Removable Formwork, which uses conventional Formply (plywood engineered specifically for concrete formwork) which is attached to the reinforcement cage using the patented Ozwall Connector and then removed after pouring the concrete for reuse.
What configurations do you typically supply?
Walls on boundaries or with difficult access would use the permanent metal sheet and T-Clip system on the outside face and the inside face would use the removable system with Formply and Ozwall connectors. Internal walls would use the removable system on both faces.
To install onsite, both sides of the element and the reinforcement cage are lifted into place as a single unit. This is very fast and reduces crane time and onsite labour requirements. Lift shaft walls would usually take a single element; however, a stair shaft wall would usually come in two parts to limit transport length. We usually create walls up to 4m long and 4m high to allow for vertical transportation for easy craning into position.
What opportunities does PT Blink’s Design – Manufacture – Integrate process open up for you?
We are currently called on mostly to solve a difficult access problem – for example, formwork required right on the boundary. The wall geometry is set. With a process like Blink DMI® and the Blink Backbone™ as the geometric reference point for the building project, we can be more calculated with our dimensions and resource usage. For example, we can set wall panel dimensions that suit standard Formply sizes and our propriety permanent formwork metal sheet width. This reduces material wastage and increases repeatability for much greater labour efficiency. Because we span manufacture and onsite integration, there is opportunity to optimise the entire process if we are engaged from the design phase using an established kit of standardised parts.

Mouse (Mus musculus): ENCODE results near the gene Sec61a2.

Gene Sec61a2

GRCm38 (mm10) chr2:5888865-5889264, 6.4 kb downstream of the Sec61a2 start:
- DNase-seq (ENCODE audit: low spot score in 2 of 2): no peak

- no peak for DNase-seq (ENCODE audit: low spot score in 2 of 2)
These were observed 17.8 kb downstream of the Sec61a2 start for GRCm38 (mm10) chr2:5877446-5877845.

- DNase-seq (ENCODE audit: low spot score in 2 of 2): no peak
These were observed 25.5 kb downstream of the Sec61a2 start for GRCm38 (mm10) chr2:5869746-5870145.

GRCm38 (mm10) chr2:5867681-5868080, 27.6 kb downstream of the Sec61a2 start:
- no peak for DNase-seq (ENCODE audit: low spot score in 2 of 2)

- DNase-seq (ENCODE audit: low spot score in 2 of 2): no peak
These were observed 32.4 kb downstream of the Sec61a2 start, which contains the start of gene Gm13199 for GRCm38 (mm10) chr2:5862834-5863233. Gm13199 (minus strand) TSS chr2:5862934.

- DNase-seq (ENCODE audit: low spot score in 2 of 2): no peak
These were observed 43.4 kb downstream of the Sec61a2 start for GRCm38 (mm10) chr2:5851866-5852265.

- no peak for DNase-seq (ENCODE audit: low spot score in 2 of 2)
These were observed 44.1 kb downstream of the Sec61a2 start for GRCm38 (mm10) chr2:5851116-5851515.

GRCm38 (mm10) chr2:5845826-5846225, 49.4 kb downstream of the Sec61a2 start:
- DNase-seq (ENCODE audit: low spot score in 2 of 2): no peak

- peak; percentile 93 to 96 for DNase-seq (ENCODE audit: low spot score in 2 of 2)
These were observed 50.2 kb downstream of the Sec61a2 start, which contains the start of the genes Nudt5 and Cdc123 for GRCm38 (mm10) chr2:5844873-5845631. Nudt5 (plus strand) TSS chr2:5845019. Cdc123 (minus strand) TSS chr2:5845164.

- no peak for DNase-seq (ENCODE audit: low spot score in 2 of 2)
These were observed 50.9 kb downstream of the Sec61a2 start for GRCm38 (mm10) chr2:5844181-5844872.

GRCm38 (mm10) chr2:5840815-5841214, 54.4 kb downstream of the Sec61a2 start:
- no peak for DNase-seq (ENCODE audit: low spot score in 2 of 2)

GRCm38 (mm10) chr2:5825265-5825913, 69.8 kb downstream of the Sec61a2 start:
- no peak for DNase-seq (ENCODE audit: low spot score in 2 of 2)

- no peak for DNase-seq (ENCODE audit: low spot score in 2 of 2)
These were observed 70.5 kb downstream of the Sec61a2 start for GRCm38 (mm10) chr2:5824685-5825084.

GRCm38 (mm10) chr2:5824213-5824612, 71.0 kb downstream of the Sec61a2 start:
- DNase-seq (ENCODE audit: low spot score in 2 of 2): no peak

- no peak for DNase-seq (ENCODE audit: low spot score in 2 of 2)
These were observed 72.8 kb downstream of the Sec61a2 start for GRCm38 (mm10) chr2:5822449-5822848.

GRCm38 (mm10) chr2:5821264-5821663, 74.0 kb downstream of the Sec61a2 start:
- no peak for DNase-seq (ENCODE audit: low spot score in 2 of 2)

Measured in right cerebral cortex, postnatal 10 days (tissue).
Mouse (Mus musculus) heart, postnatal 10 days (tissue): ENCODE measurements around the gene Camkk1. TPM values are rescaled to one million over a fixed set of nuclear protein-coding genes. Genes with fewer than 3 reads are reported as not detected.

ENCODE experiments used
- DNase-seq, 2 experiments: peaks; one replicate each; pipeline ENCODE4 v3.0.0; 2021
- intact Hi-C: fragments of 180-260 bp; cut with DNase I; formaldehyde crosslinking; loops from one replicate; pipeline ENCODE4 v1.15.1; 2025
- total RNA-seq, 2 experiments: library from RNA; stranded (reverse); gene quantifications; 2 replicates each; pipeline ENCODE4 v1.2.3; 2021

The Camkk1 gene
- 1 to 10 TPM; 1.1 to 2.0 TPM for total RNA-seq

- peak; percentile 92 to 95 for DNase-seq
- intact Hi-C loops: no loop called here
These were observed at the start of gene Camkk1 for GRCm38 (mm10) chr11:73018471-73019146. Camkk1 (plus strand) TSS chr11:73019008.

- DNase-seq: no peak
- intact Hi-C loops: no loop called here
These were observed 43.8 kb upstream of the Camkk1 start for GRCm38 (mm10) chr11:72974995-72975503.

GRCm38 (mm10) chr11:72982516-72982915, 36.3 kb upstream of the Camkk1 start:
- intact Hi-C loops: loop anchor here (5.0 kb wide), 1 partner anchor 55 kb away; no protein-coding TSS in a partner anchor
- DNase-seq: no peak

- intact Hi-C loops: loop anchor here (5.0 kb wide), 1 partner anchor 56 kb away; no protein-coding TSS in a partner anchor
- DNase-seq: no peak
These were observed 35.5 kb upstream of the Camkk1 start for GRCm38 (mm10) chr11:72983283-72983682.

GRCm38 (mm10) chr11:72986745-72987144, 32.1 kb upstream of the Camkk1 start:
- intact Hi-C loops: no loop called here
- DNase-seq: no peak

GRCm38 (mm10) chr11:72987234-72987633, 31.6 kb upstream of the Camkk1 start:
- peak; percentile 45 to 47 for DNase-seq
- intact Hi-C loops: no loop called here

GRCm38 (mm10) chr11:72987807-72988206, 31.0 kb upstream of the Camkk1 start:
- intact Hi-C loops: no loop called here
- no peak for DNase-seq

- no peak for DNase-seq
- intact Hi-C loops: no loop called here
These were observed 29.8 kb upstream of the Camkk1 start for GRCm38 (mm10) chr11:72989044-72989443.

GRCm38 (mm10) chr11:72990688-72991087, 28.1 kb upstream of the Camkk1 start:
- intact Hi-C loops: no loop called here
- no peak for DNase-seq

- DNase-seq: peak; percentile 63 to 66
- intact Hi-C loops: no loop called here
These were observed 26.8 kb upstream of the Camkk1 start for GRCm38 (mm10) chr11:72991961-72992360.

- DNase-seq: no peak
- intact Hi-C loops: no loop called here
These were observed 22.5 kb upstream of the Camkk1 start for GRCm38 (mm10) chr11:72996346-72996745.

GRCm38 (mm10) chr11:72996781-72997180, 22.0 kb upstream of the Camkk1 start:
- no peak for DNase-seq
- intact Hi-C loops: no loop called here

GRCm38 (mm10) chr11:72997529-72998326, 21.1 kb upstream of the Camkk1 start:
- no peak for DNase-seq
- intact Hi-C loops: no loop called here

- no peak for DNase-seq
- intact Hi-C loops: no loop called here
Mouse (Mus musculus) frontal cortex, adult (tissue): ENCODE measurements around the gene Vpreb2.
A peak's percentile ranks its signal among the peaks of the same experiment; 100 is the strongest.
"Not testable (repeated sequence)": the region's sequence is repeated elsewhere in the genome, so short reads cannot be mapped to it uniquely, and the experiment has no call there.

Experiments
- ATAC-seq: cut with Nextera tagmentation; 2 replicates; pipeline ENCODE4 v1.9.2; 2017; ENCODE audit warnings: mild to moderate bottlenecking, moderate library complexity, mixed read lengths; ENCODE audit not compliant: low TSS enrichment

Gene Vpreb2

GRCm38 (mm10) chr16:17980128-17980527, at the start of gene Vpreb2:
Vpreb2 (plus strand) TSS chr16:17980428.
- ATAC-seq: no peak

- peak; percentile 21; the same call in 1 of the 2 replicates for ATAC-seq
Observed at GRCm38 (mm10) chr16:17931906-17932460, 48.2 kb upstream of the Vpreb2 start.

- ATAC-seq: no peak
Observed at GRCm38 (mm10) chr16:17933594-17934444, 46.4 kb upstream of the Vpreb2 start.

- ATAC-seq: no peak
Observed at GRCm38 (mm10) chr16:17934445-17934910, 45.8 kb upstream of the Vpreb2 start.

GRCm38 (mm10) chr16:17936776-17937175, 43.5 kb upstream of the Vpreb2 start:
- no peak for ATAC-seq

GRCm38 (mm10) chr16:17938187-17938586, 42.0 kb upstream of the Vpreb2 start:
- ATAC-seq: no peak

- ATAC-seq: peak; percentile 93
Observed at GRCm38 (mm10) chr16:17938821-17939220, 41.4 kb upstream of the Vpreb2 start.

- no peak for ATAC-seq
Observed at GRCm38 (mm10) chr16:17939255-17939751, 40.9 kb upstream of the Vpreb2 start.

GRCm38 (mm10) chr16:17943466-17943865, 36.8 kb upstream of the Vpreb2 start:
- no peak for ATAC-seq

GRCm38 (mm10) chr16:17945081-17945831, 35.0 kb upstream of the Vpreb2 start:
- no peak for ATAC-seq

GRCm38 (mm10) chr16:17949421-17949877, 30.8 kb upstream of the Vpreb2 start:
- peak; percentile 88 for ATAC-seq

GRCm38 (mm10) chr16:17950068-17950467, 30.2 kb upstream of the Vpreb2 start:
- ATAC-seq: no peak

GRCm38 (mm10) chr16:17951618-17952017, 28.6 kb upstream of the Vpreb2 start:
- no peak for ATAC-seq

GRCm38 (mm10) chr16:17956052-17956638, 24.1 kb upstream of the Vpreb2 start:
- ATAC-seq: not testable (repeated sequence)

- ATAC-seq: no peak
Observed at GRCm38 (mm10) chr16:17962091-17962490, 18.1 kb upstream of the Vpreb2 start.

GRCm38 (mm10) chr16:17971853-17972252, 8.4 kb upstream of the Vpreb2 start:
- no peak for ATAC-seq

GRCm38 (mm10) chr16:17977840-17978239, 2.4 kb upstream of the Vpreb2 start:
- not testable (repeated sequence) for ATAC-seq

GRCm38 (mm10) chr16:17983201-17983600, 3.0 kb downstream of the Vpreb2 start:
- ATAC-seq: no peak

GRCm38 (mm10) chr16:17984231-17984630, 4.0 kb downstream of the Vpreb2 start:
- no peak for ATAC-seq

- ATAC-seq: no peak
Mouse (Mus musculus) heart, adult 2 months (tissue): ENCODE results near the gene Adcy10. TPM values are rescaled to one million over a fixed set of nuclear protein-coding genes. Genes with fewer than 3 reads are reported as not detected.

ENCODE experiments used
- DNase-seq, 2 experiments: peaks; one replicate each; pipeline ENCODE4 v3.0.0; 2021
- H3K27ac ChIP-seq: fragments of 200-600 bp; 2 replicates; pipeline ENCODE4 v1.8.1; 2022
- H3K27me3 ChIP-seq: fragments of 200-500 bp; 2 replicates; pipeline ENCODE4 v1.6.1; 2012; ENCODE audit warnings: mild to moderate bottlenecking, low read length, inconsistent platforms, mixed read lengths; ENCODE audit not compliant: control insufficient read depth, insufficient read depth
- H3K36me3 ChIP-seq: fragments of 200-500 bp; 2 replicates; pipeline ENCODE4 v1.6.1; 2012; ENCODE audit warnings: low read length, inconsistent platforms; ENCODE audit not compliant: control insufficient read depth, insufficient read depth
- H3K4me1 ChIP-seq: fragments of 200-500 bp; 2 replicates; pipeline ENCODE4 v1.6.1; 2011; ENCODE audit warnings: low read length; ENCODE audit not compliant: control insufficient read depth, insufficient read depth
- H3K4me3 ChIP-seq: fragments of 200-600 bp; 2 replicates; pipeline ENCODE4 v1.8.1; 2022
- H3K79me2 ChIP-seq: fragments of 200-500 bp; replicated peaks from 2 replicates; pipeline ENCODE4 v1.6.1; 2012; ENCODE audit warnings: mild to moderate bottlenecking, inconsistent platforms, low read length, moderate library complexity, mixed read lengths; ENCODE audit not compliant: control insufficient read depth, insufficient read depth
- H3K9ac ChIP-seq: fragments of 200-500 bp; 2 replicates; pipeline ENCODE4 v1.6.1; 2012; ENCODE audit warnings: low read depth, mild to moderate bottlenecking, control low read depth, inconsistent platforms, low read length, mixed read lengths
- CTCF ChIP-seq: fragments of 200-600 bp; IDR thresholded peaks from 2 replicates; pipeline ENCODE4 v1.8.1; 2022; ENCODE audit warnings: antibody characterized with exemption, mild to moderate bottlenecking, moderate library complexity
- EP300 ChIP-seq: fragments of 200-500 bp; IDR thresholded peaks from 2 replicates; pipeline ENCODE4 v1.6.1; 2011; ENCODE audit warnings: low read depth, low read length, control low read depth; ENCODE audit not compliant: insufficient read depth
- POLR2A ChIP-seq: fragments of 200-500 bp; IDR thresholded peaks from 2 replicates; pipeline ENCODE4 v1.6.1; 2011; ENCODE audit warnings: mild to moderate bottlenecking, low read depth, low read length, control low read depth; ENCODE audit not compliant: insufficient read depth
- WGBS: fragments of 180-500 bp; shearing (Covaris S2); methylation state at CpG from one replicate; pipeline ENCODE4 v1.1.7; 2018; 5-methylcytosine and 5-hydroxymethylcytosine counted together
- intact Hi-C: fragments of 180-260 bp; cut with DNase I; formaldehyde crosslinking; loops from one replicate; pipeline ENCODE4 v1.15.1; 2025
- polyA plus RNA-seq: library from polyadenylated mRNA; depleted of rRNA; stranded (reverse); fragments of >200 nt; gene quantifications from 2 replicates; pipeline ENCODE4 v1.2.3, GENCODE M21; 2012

What challenges are you seeing in construction currently?
In 2022 the construction industry has been hit by the effects of Covid, heavy rain, escalating prices as well as a shortage of labour. The effects of rain due to La Nina in particular has caused devastating delays to onsite progress in the last 12 months and forecasts indicate that we can expect another La Nina season over the next 6 months. Several clients have advised me that their total rain day allowance has been used up in the first 20% of the project. You can’t control the weather and rain literally shuts the site down, which affects everyone. The answer is clearly to take as much work offsite as possible and immediately remove the weather impacts. Every rainy day we continue producing in our dry factory environment.
What other benefits do you see with offsite manufacturing?
We reduce site labour for formwork by 90%. This has a range of positive effects including reducing site traffic, reducing the risk of onsite injury and reducing costs by offering workforce alternatives. Carpenters for example are in high demand due to a shortage and come at a high wage premium so – for formwork – it’s far more cost-effective to use dedicated factory-based workers rather than carpenters.
What are the benefits of being a Blink DMI™ partner?
For us, being part of a collaborative ecosystem means opportunity to realise our full potential in every sense. A coordinated system is a win for everyone from the developers and owners to the supply chain members. Being a design-led process means that you are building predictability into the project from the outset and the cloud-based platform will ensure transparency, communication and opportunity for members.
Are you a designer, manufacturer or integrator (builder)? Register your interest in becoming a Blink DMI® Partner today.